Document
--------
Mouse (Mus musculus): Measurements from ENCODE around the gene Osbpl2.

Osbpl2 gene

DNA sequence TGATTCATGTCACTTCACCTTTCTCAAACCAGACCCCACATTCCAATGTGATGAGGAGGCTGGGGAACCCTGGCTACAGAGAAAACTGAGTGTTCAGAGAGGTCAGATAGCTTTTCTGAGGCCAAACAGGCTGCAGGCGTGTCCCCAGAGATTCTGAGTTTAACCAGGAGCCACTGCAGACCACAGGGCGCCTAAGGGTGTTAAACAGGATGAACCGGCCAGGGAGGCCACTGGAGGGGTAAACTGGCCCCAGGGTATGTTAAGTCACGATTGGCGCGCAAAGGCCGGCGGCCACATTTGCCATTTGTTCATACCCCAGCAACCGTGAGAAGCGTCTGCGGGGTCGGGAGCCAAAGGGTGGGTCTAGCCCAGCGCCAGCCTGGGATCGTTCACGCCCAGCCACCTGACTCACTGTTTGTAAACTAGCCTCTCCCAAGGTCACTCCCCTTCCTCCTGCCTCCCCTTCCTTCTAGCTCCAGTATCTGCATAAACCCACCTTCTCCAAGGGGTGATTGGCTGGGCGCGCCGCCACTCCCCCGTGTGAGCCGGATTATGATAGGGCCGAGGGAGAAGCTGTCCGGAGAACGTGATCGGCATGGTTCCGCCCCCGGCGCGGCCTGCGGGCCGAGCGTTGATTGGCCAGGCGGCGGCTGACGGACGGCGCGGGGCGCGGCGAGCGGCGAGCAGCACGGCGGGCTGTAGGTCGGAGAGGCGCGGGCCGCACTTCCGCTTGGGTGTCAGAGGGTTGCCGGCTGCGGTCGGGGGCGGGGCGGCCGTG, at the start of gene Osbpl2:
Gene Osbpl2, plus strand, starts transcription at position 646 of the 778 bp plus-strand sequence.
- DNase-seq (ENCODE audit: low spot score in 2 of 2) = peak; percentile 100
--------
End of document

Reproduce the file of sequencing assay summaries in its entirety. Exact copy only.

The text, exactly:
Mouse (Mus musculus): Measurements from ENCODE around the gene Osbpl2.

Osbpl2 gene

DNA sequence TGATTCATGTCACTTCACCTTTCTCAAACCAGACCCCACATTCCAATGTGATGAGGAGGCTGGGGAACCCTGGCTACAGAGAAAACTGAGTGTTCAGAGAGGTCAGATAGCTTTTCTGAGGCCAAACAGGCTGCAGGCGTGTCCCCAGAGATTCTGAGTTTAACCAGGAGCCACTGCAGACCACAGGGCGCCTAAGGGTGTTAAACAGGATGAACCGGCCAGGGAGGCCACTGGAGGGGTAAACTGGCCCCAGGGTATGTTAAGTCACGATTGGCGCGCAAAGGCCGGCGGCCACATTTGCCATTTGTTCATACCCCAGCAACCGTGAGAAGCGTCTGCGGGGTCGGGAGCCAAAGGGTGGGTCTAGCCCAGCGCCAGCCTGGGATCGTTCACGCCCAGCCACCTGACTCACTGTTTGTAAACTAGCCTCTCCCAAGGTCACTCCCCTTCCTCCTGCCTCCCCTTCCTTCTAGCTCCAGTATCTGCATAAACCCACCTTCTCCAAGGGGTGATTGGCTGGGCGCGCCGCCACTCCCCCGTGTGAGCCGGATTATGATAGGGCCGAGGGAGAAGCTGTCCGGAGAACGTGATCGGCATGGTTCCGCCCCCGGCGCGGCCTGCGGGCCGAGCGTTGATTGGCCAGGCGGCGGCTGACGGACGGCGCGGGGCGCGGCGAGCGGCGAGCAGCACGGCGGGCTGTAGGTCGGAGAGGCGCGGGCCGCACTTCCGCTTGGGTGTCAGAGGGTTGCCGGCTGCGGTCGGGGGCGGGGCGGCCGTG, at the start of gene Osbpl2:
Gene Osbpl2, plus strand, starts transcription at position 646 of the 778 bp plus-strand sequence.
- DNase-seq (ENCODE audit: low spot score in 2 of 2) = peak; percentile 100